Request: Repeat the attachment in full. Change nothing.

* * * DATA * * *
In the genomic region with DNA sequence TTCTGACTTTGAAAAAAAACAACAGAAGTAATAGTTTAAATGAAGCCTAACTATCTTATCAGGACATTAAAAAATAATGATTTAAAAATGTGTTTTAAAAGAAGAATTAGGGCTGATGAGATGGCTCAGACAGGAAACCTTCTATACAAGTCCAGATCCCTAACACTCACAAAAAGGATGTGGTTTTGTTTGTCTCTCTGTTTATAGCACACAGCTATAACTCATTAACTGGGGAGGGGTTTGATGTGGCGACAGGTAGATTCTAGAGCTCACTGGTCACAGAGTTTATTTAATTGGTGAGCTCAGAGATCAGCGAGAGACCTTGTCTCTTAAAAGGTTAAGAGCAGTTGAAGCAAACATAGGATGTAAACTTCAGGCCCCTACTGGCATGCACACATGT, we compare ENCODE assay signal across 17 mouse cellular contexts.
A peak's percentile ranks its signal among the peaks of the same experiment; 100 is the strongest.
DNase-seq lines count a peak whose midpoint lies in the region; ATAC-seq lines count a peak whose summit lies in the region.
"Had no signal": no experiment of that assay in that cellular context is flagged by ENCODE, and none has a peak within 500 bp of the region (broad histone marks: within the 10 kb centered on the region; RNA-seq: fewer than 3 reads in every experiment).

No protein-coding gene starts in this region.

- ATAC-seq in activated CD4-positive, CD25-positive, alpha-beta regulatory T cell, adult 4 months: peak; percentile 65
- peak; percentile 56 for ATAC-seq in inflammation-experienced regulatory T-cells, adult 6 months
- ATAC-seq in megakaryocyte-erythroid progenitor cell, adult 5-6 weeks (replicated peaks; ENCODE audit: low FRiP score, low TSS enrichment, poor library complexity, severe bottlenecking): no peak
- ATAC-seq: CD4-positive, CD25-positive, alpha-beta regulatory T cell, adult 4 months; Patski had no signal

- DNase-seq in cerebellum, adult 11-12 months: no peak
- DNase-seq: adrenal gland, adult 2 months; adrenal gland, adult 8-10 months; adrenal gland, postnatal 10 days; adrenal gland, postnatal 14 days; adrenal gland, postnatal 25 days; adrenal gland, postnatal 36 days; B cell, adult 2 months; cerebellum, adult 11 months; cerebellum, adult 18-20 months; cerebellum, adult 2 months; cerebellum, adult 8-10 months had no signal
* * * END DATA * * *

In the genomic region with DNA sequence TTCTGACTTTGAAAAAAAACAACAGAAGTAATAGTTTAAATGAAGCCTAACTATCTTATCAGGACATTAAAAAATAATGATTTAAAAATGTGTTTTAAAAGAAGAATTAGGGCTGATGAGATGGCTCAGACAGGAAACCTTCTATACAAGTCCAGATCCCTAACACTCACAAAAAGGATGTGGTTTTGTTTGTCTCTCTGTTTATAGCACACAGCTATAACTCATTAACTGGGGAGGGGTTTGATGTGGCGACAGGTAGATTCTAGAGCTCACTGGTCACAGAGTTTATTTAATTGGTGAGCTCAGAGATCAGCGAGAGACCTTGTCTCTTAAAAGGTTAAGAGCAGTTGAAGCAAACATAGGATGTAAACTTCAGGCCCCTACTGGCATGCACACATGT, we compare ENCODE assay signal across 17 mouse cellular contexts.
A peak's percentile ranks its signal among the peaks of the same experiment; 100 is the strongest.
DNase-seq lines count a peak whose midpoint lies in the region; ATAC-seq lines count a peak whose summit lies in the region.
"Had no signal": no experiment of that assay in that cellular context is flagged by ENCODE, and none has a peak within 500 bp of the region (broad histone marks: within the 10 kb centered on the region; RNA-seq: fewer than 3 reads in every experiment).

No protein-coding gene starts in this region.

- ATAC-seq in activated CD4-positive, CD25-positive, alpha-beta regulatory T cell, adult 4 months: peak; percentile 65
- peak; percentile 56 for ATAC-seq in inflammation-experienced regulatory T-cells, adult 6 months
- ATAC-seq in megakaryocyte-erythroid progenitor cell, adult 5-6 weeks (replicated peaks; ENCODE audit: low FRiP score, low TSS enrichment, poor library complexity, severe bottlenecking): no peak
- ATAC-seq: CD4-positive, CD25-positive, alpha-beta regulatory T cell, adult 4 months; Patski had no signal

- DNase-seq in cerebellum, adult 11-12 months: no peak
- DNase-seq: adrenal gland, adult 2 months; adrenal gland, adult 8-10 months; adrenal gland, postnatal 10 days; adrenal gland, postnatal 14 days; adrenal gland, postnatal 25 days; adrenal gland, postnatal 36 days; B cell, adult 2 months; cerebellum, adult 11 months; cerebellum, adult 18-20 months; cerebellum, adult 2 months; cerebellum, adult 8-10 months had no signal